Community batonbearer Linda Anderson-Kerr (55), from Oban.
Linda has been nominated for her volunteering work with Distance Highland Befrienders, supporting people who live in remote and rural areas, and who experience mental health issues or have dementia. Reacting to her successful nomination, Linda said:
"When I found out I was to be a batonbearer I was quite overcome to be honest, it's a great honour. The Queen's Baton symbolises the coming together of Commonwealth Nations. My volunteering work is about community inclusiveness and trying to stop isolation, and so, on some level, it’s parallel to what the Queen's Baton is all about. To be chosen is just amazing; it’s a bit of history I'm getting to be a wee part of."
Schools batonbearer Robert Miller (14), from Dunoon
Robert Miller was diagnosed with cerebral palsy at a young age and the family was informed he would never be able to do sports. Despite also having a heart condition, these days Robert excels in many areas of sports, including athletics and football. He has medalled six times at the Scottish Disability Athletics Championships and trains monthly with the Scotland Football Association Development Squad. Reacting to his successful nomination, Robert said:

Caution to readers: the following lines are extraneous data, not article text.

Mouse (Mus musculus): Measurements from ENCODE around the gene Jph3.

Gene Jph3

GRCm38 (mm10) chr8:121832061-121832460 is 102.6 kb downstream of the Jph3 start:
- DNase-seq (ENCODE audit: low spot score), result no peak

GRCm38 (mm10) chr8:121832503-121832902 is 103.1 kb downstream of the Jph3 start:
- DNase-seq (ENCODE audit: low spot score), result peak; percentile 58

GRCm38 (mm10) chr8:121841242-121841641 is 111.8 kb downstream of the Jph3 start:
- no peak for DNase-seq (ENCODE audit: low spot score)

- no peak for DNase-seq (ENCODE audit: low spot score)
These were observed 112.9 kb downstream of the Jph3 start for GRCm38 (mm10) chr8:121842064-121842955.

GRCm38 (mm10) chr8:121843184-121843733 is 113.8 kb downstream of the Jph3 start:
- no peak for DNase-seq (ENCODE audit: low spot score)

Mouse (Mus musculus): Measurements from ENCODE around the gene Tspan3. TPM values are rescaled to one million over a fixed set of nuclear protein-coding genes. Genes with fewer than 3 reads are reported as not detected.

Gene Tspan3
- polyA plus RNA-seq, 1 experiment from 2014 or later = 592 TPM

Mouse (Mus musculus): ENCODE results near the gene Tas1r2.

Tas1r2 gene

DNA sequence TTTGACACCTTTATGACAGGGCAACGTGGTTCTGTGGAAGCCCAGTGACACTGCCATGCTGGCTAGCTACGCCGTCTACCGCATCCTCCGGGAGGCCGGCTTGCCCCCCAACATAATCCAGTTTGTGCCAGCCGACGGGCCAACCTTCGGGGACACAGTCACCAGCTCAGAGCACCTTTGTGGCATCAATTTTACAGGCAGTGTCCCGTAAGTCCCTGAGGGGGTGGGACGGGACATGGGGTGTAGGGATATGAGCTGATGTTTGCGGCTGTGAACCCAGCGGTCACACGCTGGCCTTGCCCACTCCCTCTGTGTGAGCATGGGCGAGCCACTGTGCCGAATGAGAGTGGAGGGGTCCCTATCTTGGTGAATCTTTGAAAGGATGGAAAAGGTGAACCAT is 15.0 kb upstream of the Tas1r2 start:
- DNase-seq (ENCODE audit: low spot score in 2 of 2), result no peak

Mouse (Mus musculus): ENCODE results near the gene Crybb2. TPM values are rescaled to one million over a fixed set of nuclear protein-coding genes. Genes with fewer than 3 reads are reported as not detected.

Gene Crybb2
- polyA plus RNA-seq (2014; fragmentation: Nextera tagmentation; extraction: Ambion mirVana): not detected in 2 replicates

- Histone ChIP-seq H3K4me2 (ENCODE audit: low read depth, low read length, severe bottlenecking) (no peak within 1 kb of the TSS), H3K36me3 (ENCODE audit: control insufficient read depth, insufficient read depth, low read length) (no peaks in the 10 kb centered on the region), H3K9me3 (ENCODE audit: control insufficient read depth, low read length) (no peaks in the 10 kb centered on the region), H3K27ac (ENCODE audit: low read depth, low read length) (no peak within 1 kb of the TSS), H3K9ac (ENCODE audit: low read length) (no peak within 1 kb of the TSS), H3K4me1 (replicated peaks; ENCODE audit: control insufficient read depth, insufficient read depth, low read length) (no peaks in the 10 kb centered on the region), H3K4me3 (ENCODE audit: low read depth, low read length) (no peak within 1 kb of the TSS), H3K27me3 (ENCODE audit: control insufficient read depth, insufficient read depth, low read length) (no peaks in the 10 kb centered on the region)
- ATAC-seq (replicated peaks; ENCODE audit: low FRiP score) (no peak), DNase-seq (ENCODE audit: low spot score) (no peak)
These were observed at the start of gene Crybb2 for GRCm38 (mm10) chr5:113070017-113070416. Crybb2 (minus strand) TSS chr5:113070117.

“I was quite surprised to hear I’d been selected as so many people got nominated. What I remember from those athletics competitions is getting to the finishing line and then waiting nervously until I heard I had won a medal! Sport really helps with my cerebral palsy, and makes my legs a lot stronger. I would say to other young people in similar situations to live their lives, to try the things they want to try, and not put their heads down”.
Community batonbearer Alan Stewart (50), from Eddleston (Peebleshire)
Alan Stewart underwent a life-saving kidney transplant in 2009; since then he has been committed to raise awareness for organ donation. Together with his wife Susan they are completing 100 sporting challenges to celebrate their 50th birthdays. Reacting to his successful nomination, Alan said: